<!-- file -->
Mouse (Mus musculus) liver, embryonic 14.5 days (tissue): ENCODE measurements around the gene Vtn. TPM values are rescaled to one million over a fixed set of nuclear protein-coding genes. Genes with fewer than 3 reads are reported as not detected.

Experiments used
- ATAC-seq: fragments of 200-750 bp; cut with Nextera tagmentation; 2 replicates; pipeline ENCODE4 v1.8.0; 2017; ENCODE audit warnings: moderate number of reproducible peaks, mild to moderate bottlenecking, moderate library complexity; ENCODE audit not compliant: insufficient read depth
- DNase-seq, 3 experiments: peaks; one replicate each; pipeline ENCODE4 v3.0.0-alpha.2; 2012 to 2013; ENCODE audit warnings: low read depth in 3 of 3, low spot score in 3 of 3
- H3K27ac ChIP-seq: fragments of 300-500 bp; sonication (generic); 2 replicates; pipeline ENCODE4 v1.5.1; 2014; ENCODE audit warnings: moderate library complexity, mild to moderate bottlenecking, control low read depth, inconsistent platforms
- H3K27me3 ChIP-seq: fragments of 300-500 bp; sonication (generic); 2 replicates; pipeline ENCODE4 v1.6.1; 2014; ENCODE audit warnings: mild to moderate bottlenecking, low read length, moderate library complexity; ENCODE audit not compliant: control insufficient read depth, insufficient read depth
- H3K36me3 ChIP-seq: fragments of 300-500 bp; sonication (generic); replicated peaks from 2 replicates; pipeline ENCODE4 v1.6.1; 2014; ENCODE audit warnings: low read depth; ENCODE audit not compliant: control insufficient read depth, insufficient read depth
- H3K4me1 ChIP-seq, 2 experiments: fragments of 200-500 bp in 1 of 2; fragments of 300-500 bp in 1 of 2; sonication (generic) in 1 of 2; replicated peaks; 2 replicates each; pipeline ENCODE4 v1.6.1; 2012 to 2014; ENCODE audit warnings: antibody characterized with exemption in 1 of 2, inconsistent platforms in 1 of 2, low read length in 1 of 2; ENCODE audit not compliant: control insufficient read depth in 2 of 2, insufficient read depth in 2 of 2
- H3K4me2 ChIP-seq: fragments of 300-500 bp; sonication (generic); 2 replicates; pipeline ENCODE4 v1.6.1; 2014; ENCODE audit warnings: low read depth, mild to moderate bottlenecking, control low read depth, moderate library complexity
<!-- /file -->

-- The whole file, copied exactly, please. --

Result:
Mouse (Mus musculus) liver, embryonic 14.5 days (tissue): ENCODE measurements around the gene Vtn. TPM values are rescaled to one million over a fixed set of nuclear protein-coding genes. Genes with fewer than 3 reads are reported as not detected.

Experiments used
- ATAC-seq: fragments of 200-750 bp; cut with Nextera tagmentation; 2 replicates; pipeline ENCODE4 v1.8.0; 2017; ENCODE audit warnings: moderate number of reproducible peaks, mild to moderate bottlenecking, moderate library complexity; ENCODE audit not compliant: insufficient read depth
- DNase-seq, 3 experiments: peaks; one replicate each; pipeline ENCODE4 v3.0.0-alpha.2; 2012 to 2013; ENCODE audit warnings: low read depth in 3 of 3, low spot score in 3 of 3
- H3K27ac ChIP-seq: fragments of 300-500 bp; sonication (generic); 2 replicates; pipeline ENCODE4 v1.5.1; 2014; ENCODE audit warnings: moderate library complexity, mild to moderate bottlenecking, control low read depth, inconsistent platforms
- H3K27me3 ChIP-seq: fragments of 300-500 bp; sonication (generic); 2 replicates; pipeline ENCODE4 v1.6.1; 2014; ENCODE audit warnings: mild to moderate bottlenecking, low read length, moderate library complexity; ENCODE audit not compliant: control insufficient read depth, insufficient read depth
- H3K36me3 ChIP-seq: fragments of 300-500 bp; sonication (generic); replicated peaks from 2 replicates; pipeline ENCODE4 v1.6.1; 2014; ENCODE audit warnings: low read depth; ENCODE audit not compliant: control insufficient read depth, insufficient read depth
- H3K4me1 ChIP-seq, 2 experiments: fragments of 200-500 bp in 1 of 2; fragments of 300-500 bp in 1 of 2; sonication (generic) in 1 of 2; replicated peaks; 2 replicates each; pipeline ENCODE4 v1.6.1; 2012 to 2014; ENCODE audit warnings: antibody characterized with exemption in 1 of 2, inconsistent platforms in 1 of 2, low read length in 1 of 2; ENCODE audit not compliant: control insufficient read depth in 2 of 2, insufficient read depth in 2 of 2
- H3K4me2 ChIP-seq: fragments of 300-500 bp; sonication (generic); 2 replicates; pipeline ENCODE4 v1.6.1; 2014; ENCODE audit warnings: low read depth, mild to moderate bottlenecking, control low read depth, moderate library complexity